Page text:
Since the human genome was first mapped in 2000, scientists have identified the individual genes responsible for 4,300 genetic disorders, many of which can drastically affect an individual’s quality of life or reduce life expectancy. The Centers for Disease Control and Prevention reports that genomics play a role in nine of the ten leading causes of death in the United States, most notably chronic conditions such as cancer, diabetes and heart disease.

The development in 2012 of CRISPR/Cas9 as a genome editing tool by one of Intellia’s founders, Jennifer Doudna, has triggered an unprecedented volume of scientific research. This work is rapidly advancing our understanding of how this technology could revolutionize genome editing, harnessing a natural biological pathway and leading to the development of new class of therapeutic options for patients with many chronic diseases.

The Ideal Genome Editing Technology

CRISPR/Cas9 technology makes possible genome editing – the precise and targeted modification of the genetic material of cells. Genome editing works by using an enzyme to make a cut at a particular sequence in the genome, followed by the deletion, repair or insertion of genetic material at the cut site, facilitated by the cell’s natural DNA repair mechanisms.

“CRISPR-Cas9 gives scientists the power to remove or add genetic material at will… This is a true breakthrough, the implications of which we are just beginning to imagine.”
Mary-Claire King, a geneticist and the discoverer of the BRCA1 cancer gene

Liver Cells

Liver Cells

Blood Cells

Blood Cells

Cancer Cells

Cancer Cells

CRISPR/Cas9 genome editing has the potential to treat a broad range of diseases that are not adequately addressed by more traditional therapies based small molecules or biologics. Given its permanent effects on the target DNA, genome editing could potentially cure a disease with a single treatment course, instead of the multi-treatment or chronic dosing regimens often seen with traditional therapies, which typically have transient effects and may require life-long treatment.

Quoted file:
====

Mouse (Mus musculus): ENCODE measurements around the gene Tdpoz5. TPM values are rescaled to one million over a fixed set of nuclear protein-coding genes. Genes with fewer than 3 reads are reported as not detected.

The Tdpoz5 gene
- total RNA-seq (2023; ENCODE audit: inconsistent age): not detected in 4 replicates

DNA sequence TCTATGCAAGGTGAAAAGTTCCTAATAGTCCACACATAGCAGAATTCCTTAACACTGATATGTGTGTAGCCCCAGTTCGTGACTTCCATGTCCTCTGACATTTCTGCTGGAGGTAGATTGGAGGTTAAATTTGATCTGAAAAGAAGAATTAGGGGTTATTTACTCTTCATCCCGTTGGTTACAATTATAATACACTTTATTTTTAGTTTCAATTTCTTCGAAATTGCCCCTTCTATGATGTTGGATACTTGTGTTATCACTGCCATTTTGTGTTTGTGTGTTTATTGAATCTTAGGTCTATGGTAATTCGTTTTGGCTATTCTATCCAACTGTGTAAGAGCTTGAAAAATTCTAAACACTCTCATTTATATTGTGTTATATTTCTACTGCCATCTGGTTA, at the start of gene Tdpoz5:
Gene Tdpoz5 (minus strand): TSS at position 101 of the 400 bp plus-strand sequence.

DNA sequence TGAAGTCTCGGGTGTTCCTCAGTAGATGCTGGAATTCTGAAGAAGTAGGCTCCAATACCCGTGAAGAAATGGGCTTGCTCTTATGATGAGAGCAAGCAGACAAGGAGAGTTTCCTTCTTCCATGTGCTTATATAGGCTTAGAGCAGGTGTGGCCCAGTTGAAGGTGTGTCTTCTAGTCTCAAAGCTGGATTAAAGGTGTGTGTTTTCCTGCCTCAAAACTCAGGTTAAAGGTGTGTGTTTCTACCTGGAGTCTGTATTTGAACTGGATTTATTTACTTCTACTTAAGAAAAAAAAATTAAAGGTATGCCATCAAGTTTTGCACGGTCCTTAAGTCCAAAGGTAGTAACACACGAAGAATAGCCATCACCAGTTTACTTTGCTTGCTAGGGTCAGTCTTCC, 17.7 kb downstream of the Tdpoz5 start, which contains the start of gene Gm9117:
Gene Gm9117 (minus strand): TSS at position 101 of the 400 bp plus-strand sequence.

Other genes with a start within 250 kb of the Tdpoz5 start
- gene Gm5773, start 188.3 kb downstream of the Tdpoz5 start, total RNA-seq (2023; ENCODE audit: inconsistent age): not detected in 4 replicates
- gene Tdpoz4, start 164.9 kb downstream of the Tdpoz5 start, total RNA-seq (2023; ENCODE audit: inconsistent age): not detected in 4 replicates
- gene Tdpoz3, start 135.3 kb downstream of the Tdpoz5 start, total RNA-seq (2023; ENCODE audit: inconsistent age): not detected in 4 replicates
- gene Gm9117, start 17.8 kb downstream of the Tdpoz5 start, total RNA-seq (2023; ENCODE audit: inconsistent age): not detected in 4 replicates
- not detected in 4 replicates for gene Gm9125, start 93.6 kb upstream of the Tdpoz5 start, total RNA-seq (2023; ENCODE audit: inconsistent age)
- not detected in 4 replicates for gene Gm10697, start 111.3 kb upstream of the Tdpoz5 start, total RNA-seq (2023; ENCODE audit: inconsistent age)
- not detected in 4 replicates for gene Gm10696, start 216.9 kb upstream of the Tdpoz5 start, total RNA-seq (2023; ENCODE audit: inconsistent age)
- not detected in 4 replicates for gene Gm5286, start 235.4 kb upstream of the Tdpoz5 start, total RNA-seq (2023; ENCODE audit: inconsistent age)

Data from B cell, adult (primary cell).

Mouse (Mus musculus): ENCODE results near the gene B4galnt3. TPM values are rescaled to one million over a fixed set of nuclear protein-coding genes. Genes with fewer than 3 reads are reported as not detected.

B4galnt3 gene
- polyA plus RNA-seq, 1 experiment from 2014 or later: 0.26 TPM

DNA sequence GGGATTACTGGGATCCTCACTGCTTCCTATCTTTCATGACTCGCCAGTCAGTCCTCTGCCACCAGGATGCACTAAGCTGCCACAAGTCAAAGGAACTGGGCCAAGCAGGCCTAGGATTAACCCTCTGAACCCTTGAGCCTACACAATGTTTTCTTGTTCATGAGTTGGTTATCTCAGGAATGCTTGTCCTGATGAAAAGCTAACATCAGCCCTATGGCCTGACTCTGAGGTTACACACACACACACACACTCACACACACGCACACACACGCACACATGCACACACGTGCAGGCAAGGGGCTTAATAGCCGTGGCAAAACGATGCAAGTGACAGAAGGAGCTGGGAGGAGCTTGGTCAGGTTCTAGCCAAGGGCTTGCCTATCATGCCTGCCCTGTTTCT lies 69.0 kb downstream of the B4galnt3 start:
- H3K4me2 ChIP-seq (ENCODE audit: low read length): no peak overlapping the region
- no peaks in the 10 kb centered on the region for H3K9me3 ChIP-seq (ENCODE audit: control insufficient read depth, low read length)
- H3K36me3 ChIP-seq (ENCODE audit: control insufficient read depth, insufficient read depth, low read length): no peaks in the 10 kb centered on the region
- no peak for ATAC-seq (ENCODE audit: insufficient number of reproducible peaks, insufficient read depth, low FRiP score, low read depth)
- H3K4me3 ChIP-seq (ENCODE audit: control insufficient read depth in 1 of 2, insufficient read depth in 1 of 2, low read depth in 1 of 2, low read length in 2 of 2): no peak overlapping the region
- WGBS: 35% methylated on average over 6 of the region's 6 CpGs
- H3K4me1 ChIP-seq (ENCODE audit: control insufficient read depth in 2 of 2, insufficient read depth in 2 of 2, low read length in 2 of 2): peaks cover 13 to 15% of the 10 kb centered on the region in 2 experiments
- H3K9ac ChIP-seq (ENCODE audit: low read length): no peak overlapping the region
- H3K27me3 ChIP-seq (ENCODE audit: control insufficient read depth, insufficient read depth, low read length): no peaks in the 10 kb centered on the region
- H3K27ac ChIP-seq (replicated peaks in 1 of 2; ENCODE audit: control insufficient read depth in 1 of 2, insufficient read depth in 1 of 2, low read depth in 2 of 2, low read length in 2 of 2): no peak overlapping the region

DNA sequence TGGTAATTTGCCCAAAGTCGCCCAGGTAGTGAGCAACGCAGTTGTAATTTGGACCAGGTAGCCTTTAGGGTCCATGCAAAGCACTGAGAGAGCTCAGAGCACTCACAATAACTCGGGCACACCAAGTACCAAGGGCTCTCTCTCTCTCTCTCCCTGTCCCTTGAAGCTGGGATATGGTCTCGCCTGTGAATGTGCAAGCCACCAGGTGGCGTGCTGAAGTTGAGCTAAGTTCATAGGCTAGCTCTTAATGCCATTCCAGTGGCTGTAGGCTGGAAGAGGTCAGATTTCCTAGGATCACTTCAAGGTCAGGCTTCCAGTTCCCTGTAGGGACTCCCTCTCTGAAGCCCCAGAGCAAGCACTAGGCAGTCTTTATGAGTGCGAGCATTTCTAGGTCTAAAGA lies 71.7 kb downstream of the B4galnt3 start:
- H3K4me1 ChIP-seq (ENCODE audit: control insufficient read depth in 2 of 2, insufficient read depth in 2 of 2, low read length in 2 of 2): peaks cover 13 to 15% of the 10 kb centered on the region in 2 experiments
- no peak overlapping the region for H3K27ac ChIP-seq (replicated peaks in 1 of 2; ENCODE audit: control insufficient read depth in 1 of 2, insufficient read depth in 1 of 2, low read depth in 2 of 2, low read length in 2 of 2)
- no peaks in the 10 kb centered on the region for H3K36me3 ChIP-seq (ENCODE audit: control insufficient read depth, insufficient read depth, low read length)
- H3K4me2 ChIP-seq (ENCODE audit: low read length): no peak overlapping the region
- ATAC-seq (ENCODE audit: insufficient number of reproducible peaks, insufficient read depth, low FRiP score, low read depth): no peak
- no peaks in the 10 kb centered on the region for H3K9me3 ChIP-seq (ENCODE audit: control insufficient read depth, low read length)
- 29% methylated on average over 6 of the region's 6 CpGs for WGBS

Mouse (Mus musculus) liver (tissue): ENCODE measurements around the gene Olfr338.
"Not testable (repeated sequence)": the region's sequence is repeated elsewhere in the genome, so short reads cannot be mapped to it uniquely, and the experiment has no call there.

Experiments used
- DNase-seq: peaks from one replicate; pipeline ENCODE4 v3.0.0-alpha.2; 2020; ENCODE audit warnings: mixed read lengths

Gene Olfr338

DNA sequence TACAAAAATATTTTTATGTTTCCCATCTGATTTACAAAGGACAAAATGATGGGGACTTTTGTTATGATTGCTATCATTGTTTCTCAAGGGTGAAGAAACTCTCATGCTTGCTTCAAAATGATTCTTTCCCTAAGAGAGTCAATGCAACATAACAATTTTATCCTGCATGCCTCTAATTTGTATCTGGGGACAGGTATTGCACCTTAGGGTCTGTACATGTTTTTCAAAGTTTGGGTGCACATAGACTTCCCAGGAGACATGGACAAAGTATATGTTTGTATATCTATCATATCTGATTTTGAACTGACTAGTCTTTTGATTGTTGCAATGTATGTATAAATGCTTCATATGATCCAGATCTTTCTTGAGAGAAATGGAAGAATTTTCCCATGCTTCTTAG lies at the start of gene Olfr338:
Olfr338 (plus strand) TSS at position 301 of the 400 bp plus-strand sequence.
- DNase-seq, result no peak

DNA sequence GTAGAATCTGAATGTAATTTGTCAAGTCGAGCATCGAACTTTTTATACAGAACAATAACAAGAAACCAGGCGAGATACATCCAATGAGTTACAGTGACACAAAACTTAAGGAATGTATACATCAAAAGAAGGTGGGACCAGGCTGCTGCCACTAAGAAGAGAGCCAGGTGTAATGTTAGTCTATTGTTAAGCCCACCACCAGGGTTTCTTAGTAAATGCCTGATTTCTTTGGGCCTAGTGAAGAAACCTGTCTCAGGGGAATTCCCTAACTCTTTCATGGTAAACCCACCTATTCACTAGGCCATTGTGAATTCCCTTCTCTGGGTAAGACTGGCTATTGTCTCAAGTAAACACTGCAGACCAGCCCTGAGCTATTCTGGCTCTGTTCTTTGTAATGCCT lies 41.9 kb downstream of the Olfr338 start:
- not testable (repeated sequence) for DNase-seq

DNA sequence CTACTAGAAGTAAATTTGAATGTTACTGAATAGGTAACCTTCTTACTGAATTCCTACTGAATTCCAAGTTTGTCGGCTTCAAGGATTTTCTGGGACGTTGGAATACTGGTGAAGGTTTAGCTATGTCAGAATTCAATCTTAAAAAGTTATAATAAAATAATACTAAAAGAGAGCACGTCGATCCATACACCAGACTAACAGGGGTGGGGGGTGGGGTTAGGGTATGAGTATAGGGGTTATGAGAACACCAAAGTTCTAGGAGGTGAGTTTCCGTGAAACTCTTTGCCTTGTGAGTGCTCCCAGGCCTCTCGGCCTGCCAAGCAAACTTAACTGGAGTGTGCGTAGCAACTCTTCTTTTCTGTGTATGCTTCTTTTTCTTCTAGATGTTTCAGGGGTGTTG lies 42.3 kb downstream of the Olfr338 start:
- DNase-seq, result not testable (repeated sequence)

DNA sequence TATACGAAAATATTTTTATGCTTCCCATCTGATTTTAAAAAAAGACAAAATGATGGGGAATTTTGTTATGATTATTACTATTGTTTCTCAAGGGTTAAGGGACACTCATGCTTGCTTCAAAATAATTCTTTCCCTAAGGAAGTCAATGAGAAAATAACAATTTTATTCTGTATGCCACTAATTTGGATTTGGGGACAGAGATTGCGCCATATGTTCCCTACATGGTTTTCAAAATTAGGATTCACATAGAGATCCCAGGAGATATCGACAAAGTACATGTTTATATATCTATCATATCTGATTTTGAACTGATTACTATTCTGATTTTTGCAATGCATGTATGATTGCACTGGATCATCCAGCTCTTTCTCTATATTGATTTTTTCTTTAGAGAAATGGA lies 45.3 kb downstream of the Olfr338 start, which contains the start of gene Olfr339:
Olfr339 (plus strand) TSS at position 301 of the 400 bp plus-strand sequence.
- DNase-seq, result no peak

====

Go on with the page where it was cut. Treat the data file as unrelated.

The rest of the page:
Additionally, unlike gene therapy, which typically involves introducing a copy of a gene into a patient’s cells, genome editing has the potential to make permanent, precise changes at the cellular level, repairing the underlying genetic mutation. This attribute may provide a significant competitive edge over gene therapy, more closely mimicking the body’s own repair system while also addressing a broader spectrum of diseases.

Attributes and Therapeutic Potential

Unlike more complex and costly earlier-generation genome editing technologies, such as zinc finger nucleases (ZFNs) and transcription activator-like effector nucleases (TALENs), the CRISPR/Cas9 system is simple. CRISPR/Cas9’s potential stems from its selectivity, simplicity of use, broad applicability, ability to scale and optimize at speed, and multifunctional programmability.

  • High potency (cleavage efficiency) and specificity
  • Broad applicability to both in vivo and ex vivo applications
  • Simple editing tools (guide RNA plus protein) allow unprecedented ability to scale and optimize at speed
  • Potential one-time curative treatment
  • Ability to target multiple DNA sites simultaneously
  • Multiplexing potential to address polygenic of complex genetic disorders
  • Multifunctional programmability: knockout, insert or repair genes

How It Works

There are two main components to the CRISPR/Cas9 genome editing system:

  • The Cas9 protein, which act like a pair of “molecular scissors” that initiates the natural cellular repair process to knockout, repair or insert a gene.
  • The guide RNA sequence that recognizes and directs the Cas9 to a specific target DNA sequence.